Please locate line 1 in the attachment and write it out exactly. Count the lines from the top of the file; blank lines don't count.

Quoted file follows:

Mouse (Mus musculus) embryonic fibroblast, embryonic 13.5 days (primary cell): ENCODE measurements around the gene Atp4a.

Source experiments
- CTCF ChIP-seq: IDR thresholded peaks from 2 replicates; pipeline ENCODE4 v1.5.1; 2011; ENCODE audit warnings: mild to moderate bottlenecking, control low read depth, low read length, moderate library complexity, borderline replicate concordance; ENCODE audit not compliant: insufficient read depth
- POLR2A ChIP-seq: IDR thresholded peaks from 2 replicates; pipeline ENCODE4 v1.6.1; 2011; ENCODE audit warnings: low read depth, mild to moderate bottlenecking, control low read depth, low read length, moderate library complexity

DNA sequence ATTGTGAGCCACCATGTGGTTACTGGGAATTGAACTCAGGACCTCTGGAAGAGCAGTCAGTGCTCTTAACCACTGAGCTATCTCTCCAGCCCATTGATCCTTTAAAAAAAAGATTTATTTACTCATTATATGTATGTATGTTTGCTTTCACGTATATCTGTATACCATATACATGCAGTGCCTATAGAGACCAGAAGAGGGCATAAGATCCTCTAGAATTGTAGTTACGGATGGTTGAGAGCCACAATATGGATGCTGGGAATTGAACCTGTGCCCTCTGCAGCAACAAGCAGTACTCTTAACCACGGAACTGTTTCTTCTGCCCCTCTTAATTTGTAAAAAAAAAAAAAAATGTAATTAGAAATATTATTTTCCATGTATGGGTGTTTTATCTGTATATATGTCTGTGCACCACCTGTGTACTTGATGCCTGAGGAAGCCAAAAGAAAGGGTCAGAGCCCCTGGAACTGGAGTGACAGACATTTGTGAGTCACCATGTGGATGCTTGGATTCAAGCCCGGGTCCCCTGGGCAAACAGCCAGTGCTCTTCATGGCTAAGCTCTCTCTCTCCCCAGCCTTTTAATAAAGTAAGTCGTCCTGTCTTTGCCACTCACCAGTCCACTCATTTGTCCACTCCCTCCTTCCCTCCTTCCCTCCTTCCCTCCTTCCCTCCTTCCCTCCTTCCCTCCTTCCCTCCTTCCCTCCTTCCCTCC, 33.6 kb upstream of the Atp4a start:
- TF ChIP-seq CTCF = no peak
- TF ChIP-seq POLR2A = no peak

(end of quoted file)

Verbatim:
Mouse (Mus musculus) embryonic fibroblast, embryonic 13.5 days (primary cell): ENCODE measurements around the gene Atp4a.